If you are aware how the classic sales funnel works, then you know the basic idea is to slowly track and push the customer towards making a purchase. The in-app purchase models used by almost all modern mobile games are similar to a sales funnel, rather than being similar to a real video game.
A video game is one where skills are involved, and people with the best strategy, hand eye coordination, decision making, experience or reflexes win. This should hold true both for PvP matches as well for in-game content. However, mobile games use the in-app purchase model as a sales funnel via the following steps.
● The free-to-play moniker lures new players in, as they don't have to spend money in order to gain access
● Lots of new items, gems, coins, weapons, spells, gear, equipment etc. are given to new layers for free initially
● The first few stages, matches or battles are also made to be easy, so the player feels in control
● After the "honeymoon" period, all those free items, gear, powers, etc. begin to shrink in their availability
● At the same time, the game's difficulty level is increased to a height where winning or progressing is no longer easy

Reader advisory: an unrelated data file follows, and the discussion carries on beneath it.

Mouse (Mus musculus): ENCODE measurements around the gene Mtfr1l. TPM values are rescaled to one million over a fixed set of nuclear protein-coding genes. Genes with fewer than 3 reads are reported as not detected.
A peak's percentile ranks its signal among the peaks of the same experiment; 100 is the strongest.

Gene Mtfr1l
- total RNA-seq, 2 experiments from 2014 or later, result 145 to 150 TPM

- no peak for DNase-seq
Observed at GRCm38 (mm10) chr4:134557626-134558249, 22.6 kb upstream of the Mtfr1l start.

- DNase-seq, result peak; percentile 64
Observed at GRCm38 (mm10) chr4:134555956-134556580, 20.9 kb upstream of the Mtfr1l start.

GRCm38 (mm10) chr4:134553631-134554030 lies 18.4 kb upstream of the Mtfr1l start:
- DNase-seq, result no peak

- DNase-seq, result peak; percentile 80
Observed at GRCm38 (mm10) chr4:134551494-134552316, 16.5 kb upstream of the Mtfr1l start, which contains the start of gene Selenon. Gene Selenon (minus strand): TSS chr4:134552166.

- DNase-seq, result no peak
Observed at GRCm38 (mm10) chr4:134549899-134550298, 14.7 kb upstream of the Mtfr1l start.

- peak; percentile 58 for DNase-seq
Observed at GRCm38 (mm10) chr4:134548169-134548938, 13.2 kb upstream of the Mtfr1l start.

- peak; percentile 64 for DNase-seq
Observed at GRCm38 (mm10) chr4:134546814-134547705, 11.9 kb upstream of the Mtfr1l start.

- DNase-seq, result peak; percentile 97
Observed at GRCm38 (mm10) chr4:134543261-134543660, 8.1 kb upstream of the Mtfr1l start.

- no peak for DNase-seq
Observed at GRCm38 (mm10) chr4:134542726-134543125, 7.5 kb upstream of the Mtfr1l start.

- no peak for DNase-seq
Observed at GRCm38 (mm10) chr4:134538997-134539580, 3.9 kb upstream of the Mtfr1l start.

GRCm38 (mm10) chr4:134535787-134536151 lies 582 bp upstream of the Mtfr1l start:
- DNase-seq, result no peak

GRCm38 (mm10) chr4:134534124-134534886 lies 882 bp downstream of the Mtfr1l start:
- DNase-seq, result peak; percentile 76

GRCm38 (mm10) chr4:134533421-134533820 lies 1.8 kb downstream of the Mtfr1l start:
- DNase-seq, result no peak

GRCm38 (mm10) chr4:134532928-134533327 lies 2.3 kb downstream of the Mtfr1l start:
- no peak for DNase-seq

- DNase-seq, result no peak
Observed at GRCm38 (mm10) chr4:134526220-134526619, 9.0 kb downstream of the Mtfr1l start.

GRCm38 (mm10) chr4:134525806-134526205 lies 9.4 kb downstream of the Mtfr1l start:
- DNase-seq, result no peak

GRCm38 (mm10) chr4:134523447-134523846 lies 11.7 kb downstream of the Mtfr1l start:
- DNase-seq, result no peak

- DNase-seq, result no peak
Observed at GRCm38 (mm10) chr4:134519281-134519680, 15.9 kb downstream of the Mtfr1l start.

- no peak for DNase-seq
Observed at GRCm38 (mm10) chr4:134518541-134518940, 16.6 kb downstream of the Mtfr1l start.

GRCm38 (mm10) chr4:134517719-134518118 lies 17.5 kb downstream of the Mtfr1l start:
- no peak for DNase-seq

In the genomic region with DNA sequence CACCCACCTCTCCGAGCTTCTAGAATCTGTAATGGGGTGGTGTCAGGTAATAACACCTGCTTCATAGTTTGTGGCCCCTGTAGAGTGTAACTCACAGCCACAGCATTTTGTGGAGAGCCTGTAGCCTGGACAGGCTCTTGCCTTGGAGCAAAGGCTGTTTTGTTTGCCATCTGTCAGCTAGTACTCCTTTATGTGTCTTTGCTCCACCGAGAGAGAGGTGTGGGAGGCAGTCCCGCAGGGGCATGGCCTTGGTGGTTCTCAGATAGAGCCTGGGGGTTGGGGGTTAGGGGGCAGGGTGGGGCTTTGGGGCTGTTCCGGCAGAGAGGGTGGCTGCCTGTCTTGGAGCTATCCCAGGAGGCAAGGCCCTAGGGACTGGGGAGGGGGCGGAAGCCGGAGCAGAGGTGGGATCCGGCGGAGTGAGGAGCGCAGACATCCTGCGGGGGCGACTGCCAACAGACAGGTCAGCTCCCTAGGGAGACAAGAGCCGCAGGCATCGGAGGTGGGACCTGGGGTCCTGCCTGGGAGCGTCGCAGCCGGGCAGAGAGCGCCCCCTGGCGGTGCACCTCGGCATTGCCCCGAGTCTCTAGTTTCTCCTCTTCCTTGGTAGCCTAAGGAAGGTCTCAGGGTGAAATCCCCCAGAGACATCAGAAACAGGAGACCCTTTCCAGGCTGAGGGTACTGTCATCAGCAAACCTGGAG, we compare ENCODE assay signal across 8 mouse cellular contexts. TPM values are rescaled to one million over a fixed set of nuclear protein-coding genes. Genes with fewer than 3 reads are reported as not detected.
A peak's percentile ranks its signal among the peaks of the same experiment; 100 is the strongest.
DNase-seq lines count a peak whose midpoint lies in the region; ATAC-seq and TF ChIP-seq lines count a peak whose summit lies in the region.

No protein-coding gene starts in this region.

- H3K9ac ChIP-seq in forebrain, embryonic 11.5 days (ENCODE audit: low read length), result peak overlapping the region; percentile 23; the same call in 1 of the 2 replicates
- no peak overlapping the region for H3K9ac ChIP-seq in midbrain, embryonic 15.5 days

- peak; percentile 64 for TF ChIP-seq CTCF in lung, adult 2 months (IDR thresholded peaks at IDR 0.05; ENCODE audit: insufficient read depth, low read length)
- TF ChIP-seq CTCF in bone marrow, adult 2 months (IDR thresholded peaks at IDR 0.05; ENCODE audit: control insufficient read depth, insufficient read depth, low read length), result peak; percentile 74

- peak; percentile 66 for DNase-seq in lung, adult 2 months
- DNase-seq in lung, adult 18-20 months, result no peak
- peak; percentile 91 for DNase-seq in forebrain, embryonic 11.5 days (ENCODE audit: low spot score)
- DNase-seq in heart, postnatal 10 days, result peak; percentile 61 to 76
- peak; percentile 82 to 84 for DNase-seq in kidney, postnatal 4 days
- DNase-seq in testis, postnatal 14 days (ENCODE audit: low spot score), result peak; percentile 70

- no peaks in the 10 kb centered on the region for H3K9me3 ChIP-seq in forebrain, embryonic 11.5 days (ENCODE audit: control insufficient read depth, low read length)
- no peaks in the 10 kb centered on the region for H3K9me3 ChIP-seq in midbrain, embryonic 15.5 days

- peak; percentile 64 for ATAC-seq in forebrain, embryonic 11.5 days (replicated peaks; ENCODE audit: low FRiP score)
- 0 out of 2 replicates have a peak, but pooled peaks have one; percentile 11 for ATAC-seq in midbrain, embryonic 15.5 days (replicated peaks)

● Finally comes that stage when a player is left with the option to either purchase something or stop playing it.
● At this point, the app will suddenly present the player with a "one time bonus" offer for an "unbeatable price"
● After a while, everything that was included in that package will lose its value, and unless the player pays again, they will not be able to progress or win
● This cycles over and over, using the addiction of the game to make players pay on a continuous basis for things that will lose value in the very near future
● PvP battles become little more than pay-to-win matches, as people with the best paid gear will always win
As of now, there is no other legal business model in the world which is as greedy and as well-disguised as most modern mobile games and even some of the PC and console games are. They can reach out to children, have little to no restrictions on them and passively force children and adults alike towards spending real money on virtual things unendingly. Gaming as we know it might be coming to an end soon.